Scalar product of two vectors is an operation on two vectors of the same dimensionality with the result being a real number (that is, scalar, that's why this operation is called scalar product). Other names for this operation are dot product and inner product.
Symbolically, the scalar product of two vectors a and b is denoted as
a · b
(with a dot in between, that's why it's called dot product).
The same symbol of operation - dot - is used for multiplication of numbers, numbers and vectors and scalar product of two vectors. Hopefully, the context will be sufficiently clear to differentiate them. At the same time, the rules of these operations are in many ways similar (like the commutative, associative and distributive laws), which makes usage of the same symbol for these different operations justifiable.
Since vectors have a geometric interpretation as a directed segment and an algebraic interpretation as an ordered set of real numbers (a tuple), the scalar product also can be interpreted geometrically and algebraically. Before giving a formal definition of the scalar product using these two interpretations, let's suggest certain reasonable requirements it should satisfy to be rightfully called a "product".
Rule 1 - independence law
Scalar product of two vectors depends only on their lengths and relative position (an angle between their directions). It does not depend on any other object, including a system of coordinates.
Rule 2 - multiplication by a null-vector
a · 0 = 0
Rule 3 - multiplication of a unit vector by itself
1 · 1 = 1
Rule 4 - commutative law
a · b = b · a
Rule 5 - associative with multiplication by a constant law
(K·a) · b = K·(a · b) and
a · (K·b) = K·(a · b)
Rule 6 - distributive law
(a+b) · c = a · c + b · c
The rules presented above seem to be quite natural. Based on these rules, let's derive the algebraic expression of the scalar product in a tuple representation and in geometric terms.
Consider for simplicity a two-dimensional case and two vectors in tuple representation (a1,a2) and (b1,b2). How would their scalar product look like if we want to satisfy all the rules above?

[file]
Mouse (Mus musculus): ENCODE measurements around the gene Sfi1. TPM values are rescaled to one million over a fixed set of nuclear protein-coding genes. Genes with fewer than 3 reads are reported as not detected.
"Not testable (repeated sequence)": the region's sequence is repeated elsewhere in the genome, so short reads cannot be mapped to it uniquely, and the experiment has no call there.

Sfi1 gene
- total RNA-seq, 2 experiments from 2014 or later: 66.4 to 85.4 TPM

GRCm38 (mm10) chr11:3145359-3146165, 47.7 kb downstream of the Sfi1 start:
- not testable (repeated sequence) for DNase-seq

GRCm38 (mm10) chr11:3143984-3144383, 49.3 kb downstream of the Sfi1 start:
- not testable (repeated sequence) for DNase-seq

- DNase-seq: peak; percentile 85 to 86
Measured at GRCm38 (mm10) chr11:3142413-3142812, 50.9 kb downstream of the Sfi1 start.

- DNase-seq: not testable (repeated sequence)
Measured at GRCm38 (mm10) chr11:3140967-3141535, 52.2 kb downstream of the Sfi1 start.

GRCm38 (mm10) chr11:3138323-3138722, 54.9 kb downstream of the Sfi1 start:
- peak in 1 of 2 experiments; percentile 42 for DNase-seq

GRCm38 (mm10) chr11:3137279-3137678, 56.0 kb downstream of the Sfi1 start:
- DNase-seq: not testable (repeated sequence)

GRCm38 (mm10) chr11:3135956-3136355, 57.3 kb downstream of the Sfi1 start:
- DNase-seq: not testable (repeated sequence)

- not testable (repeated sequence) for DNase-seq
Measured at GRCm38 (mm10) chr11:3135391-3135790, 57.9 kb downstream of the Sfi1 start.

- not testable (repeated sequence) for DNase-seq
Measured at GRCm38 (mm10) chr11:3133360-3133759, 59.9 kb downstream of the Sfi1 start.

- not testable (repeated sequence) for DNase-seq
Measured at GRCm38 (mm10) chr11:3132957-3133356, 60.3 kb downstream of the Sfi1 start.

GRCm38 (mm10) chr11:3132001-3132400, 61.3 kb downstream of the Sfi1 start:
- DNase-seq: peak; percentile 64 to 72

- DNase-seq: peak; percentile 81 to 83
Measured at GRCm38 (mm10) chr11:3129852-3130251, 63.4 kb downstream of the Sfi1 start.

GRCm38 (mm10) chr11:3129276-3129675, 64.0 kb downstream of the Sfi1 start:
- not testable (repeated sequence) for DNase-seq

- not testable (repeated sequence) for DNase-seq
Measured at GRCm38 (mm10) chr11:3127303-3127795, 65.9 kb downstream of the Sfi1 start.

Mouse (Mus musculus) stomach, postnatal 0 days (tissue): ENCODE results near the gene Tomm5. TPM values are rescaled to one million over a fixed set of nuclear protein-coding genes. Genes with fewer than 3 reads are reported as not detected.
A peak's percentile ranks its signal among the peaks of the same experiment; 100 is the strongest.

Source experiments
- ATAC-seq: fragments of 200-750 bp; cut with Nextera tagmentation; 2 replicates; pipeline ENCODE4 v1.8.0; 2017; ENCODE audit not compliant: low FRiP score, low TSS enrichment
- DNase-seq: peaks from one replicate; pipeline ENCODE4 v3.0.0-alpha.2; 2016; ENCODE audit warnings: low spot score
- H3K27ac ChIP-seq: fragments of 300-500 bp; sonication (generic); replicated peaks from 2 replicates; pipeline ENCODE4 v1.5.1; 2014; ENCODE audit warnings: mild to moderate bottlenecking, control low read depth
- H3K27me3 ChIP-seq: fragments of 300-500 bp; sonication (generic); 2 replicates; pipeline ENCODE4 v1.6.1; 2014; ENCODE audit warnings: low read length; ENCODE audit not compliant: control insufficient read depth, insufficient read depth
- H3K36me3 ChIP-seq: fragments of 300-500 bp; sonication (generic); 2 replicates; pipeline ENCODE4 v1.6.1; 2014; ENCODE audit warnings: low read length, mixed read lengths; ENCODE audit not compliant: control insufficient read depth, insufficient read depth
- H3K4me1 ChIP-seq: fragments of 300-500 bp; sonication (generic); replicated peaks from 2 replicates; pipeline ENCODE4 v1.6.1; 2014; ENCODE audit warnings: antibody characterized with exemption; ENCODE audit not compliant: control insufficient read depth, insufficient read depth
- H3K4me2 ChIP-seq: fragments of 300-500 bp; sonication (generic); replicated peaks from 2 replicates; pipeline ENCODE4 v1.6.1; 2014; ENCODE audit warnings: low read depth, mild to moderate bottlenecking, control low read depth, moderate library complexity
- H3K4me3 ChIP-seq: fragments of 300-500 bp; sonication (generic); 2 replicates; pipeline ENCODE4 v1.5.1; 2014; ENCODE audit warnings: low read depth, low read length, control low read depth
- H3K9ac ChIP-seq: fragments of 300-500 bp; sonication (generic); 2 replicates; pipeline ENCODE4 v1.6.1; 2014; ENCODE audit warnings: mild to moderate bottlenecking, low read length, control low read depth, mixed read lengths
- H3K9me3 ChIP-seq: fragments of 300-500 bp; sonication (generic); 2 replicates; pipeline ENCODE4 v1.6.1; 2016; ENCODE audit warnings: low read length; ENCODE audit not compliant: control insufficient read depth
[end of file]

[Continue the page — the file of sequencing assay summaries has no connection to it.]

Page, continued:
First of all, we can simplify our job by replacing vector (a1,a2) with an expression
Their equality follows from the rules of multiplication of the vector by a constant and addition of vectors presented in the lecture on vector arithmetic.
Similarly, we can represent a vector (b1,b2):
(b1,b2) = b1·(1,0)+b2·(0,1)
Now the scalar product of vectors (a1,a2) and (b1,b2) equals to the scalar product
[a1·(1,0)+a2·(0,1)] · [b1·(1,0)+b2·(0,1)]
Using the commutative, associative and distributive laws, we can open the brackets and get the following expression for our scalar product:
a1·b1·(1,0)·(1,0) + a1·b2·(1,0)·(0,1) + a2·b1·(0,1)·(1,0) + a2·b2·(0,1)·(0,1)
Both scalar products (1,0)·(1,0) and (0,1)·(0,1) are equal to 1 by the above rule about unit vectors multiplied by themselves.
Situation with (1,0)·(0,1) and (0,1)·(1,0) is a little more complicated.
First of all, these two scalar products equal to each other because of the commutative law.
Secondly, one of the rules above states that a scalar product should depend only on the lengths of the vectors participating in it and an angle between them. According to this rule, the scalar product of (1,0) and (0,1) should be the same as a scalar product of (−1,0) and (0,1) since in both cases the lengths are the same and the angle between the participating vectors is the right angle of 90°. On the other hand, the latter scalar product equals to (−1)·(1,0)·(0,1). Therefore, we have an equality:
(1,0)·(0,1) = (−1)·(1,0)·(0,1)
from which follows that (1,0)·(0,1) equals to 0.
Using this, the final algebraic expression of the scalar product of two vectors in tuple form (a1,a2) and (b1,b2) is
(a1,a2) · (b1,b2) = a1·b1 + a2·b2
Similarly, in three dimensional case the formula for a scalar product is:
(a1,a2,a3) · (b1,b2,b3) =
a1·b1 + a2·b2 + a3·b3
Derivation of this expression is based on the representation of a vector (a1,a2,a3) in a form
a1·(1,0,0) + a2·(0,1,0) + a3·(0,0,1),
a vector (b1,b2,b3) in a form
b1·(1,0,0) + b2·(0,1,0) + b3·(0,0,1) and equalities for scalar products
(1,0,0) · (1,0,0) = 1
(0,1,0) · (0,1,0) = 1
(0,0,1) · (0,0,1) = 1
(1,0,0) · (0,1,0) = 0
(1,0,0) · (0,0,1) = 0
(0,1,0) · (0,0,1) = 0
and their commutative equivalents.
Notice that, instead of formal definition of a scalar product as formulas above, we have derived these formulas based on some reasonable assumptions about properties of a scalar product.